To date, Iowa’s minimum wage is $7.25 per hour. However, this rate does not apply to all employees. This minimum wage rate does not cover some industries and companies in Iowa. Employers accountable to the Fair Labor Standards Act and other federal laws must pay the workers the federal minimum wage rate if it is higher than the state.
Iowa’s current minimum wage is $7.25.
For more information on Iowa’s minimum wage laws, visit our Iowa Minimum Wage Laws page, which includes topics such as minimum wage, tip minimum wage, tip sharing and pooling, and subminimum wages.
Related topic covered on other pages include:
Iowa labor laws do not have laws governing the payment of overtime. Federal overtime laws apply. See FLSA: Overtime for more information regarding overtime requirements.
There are no limits to the number of hours one can work in a workweek under the FLSA. However, all employers need to ensure that covered employees receive overtime pay 1.5 times their minimum wage rate.
According to federal law, the employees should receive their overtime pay for all the excess hours worked in a workweek over the regular 40.
Iowa does not have a prevailing wage law that governs wage rates on government project or service contracts.
Under certain circumstances, employers in Iowa may be required to pay residents wage rates established by federal prevailing wage rates and rules. The prevailing wage rates may be different from the federal and state’s standard minimum wage rates.
Employees may be eligible for prevailing wages if they work on government or government-funded construction projects or perform certain government services. See the Davis-Bacon and Related Acts, McNamara-O’Hara Service Contract Act (SCA), and Walsh-Healey Public Contracts Act (PCA) for more information about prevailing wages.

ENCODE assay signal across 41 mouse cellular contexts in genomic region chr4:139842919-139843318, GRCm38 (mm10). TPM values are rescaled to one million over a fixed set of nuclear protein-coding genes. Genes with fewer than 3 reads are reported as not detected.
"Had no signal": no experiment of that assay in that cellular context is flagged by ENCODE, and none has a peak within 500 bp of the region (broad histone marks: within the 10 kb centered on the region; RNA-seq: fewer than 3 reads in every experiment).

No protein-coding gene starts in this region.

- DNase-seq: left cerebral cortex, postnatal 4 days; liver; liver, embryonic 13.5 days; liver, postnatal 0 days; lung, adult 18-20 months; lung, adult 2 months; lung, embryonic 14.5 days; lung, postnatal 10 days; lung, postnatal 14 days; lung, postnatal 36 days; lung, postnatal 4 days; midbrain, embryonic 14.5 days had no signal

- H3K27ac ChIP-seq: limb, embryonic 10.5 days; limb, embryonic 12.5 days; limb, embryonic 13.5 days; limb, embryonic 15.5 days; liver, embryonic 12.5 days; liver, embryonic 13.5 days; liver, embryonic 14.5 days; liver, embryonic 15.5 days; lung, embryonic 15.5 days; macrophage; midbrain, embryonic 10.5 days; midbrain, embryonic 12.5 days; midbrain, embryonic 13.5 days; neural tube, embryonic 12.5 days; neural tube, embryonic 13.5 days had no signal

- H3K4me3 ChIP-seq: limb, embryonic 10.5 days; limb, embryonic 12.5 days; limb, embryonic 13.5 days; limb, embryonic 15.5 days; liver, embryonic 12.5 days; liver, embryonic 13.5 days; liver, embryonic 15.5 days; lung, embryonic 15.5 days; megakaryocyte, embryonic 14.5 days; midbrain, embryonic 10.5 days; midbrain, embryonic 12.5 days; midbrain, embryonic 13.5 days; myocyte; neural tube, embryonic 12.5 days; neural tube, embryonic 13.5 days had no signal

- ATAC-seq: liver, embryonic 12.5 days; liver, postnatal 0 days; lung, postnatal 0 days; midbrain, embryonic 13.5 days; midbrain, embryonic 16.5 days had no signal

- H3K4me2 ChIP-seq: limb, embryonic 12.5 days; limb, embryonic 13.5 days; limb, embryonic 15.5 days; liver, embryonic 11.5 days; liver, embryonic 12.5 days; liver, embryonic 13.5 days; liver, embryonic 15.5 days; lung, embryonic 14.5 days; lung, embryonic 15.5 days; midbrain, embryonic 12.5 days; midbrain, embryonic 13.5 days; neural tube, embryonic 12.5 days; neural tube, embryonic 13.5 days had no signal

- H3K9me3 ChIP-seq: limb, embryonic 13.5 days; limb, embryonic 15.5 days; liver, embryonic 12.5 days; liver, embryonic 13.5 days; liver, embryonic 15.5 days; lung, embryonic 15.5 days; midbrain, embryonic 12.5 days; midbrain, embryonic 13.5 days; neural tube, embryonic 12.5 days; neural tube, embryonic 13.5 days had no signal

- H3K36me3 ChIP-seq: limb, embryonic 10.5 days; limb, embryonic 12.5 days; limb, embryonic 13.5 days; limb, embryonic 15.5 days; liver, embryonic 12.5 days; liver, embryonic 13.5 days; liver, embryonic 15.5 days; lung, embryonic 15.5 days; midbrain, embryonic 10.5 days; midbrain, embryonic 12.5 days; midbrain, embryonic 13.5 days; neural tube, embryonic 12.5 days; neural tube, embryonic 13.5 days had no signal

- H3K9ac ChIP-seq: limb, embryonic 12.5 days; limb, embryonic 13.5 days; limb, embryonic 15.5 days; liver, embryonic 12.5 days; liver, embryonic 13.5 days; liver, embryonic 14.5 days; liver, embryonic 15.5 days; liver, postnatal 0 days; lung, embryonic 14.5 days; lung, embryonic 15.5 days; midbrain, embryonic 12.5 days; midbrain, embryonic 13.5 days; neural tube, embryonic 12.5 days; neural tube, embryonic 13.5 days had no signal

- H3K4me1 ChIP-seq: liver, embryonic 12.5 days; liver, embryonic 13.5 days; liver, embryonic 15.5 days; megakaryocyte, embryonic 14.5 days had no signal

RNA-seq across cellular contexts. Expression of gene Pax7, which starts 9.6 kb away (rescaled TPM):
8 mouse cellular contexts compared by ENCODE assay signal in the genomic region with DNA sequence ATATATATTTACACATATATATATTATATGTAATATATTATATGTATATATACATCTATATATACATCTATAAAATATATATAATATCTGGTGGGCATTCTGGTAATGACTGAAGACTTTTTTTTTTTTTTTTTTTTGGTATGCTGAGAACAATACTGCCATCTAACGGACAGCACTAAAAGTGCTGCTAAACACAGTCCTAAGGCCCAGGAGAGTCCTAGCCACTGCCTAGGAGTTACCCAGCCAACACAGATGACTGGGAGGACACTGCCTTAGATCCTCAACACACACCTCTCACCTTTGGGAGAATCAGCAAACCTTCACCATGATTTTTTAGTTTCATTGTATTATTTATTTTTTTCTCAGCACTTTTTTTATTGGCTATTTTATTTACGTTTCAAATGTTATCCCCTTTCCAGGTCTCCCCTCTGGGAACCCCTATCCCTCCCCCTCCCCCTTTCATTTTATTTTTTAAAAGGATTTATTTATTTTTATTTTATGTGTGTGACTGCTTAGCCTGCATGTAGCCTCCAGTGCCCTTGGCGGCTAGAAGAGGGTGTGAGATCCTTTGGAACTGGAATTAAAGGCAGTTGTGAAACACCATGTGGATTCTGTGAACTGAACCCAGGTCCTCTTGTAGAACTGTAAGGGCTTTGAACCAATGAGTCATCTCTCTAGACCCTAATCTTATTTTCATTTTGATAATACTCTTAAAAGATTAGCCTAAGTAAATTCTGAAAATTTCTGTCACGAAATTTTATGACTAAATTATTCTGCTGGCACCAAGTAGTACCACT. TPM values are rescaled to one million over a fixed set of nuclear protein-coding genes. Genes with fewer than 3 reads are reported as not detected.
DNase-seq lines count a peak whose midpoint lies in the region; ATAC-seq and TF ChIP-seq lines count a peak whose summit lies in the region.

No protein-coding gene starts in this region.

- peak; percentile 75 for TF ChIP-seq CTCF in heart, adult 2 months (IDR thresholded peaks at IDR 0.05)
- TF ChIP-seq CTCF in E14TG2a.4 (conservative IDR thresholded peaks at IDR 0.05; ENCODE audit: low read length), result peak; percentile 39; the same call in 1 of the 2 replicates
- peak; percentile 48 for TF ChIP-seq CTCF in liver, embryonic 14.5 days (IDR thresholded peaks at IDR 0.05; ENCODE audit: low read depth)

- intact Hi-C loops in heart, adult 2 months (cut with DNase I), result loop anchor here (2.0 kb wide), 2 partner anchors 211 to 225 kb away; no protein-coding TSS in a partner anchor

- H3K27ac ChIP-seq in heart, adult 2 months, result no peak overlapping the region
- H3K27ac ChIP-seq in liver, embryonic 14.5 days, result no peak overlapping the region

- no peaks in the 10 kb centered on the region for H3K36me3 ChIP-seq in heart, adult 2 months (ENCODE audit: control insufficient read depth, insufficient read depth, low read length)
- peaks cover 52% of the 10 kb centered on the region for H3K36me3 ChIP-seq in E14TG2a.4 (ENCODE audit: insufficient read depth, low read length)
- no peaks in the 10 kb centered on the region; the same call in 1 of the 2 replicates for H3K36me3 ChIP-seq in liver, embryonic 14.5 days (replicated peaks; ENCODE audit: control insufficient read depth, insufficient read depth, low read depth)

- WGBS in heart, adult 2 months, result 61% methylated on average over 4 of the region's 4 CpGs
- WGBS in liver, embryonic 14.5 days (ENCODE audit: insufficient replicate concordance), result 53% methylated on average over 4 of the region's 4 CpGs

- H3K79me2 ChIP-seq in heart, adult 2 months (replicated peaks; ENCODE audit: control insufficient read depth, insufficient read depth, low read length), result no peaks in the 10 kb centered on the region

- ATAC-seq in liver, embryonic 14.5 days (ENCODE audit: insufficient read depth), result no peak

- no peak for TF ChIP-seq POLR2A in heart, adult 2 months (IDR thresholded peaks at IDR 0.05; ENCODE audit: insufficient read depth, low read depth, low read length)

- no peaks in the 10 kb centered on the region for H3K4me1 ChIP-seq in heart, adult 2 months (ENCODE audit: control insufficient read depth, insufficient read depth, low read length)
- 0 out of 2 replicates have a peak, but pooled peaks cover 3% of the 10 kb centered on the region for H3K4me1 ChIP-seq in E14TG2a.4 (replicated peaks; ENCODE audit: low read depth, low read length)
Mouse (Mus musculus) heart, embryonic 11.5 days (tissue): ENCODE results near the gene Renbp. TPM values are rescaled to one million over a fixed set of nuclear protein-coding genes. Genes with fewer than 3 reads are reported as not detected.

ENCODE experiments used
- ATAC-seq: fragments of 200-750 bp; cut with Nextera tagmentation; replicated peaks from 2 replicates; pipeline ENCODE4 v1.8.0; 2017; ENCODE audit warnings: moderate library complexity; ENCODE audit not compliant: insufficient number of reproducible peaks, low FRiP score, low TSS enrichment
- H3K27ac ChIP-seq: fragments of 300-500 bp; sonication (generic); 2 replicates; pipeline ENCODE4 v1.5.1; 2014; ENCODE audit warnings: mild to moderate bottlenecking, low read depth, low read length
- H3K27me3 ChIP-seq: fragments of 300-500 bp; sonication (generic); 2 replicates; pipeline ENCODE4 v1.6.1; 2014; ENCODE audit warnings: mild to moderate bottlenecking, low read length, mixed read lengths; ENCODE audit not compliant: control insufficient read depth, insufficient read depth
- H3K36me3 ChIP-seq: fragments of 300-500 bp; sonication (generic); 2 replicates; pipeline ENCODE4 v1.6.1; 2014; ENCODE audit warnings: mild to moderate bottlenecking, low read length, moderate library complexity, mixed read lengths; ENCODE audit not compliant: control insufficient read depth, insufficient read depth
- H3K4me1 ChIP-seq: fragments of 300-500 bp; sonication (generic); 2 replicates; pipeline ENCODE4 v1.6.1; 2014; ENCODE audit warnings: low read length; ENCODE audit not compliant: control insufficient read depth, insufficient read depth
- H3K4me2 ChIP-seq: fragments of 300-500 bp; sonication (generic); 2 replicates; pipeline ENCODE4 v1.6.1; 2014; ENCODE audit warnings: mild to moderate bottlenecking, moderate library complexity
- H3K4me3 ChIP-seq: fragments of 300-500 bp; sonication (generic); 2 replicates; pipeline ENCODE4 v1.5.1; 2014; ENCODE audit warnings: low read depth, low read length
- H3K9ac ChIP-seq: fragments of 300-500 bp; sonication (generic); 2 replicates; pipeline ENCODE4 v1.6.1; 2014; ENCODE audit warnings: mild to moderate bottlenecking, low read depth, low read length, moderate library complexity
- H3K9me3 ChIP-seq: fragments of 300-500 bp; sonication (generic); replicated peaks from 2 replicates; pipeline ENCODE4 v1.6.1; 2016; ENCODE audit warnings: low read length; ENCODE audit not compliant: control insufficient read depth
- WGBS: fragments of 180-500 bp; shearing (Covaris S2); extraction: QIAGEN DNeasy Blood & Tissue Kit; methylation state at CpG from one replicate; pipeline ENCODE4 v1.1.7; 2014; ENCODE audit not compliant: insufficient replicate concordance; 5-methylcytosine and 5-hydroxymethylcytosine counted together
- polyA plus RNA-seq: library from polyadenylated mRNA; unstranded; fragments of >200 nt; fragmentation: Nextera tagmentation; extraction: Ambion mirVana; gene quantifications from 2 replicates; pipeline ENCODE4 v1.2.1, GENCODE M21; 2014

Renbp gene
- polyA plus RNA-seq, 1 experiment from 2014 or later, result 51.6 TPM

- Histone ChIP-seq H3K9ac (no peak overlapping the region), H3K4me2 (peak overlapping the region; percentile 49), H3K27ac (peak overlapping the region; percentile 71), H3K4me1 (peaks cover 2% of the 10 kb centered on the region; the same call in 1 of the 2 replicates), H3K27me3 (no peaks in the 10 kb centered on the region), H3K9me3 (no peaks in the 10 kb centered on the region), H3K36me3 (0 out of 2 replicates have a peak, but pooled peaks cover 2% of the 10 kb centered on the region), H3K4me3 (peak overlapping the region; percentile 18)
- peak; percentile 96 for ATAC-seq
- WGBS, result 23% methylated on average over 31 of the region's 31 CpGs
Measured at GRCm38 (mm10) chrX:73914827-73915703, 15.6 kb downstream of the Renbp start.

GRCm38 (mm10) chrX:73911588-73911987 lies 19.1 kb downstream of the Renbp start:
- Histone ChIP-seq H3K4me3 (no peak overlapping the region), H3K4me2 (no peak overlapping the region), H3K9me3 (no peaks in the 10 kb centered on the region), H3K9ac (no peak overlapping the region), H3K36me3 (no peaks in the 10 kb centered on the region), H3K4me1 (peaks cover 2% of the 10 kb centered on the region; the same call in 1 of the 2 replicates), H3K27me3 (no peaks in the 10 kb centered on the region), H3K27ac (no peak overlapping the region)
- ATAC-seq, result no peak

Implementing the prevailing wage law ensures that workers receive the right wages from federal contractors and subcontractors. It is the responsibility of the Wage and Hour Division of the US Department of Labor to monitor and enforce the prevailing wage laws.
Meals and Breaks
Iowa labor laws require employers to grant a meal period of at least thirty (30) minutes to employees under the age of sixteen (16) scheduled to work five (5) or more consecutive hours. Iowa Code 92.7; IA Div. of Labor Wage FAQs.
Iowa does not have any laws requiring an employer to provide a meal period or breaks to employees sixteen (16) years of age or older, thus the federal rule applies. The federal rule does not require an employer to provide either a meal (lunch) period or breaks.
However, if an employer chooses to do so, breaks, usually of the type lasting less than twenty (20) minutes, must be paid. Meal or lunch periods (usually thirty (30) minutes or more) do not need to be paid, so long as the employee is free to do as they wish during the meal or lunch period. DOL: Breaks and Meal Periods.
Although federal law does not ask employers to give their employees lunch periods or meal breaks, some do due to customs and policy. Also, most of these employers recognize that employees have increased productivity rates when allowed to eat and rest.
Providing rest and meal breaks have become mandatory for some states, but Iowa has not followed the trend yet.
Nursing Mother Breaks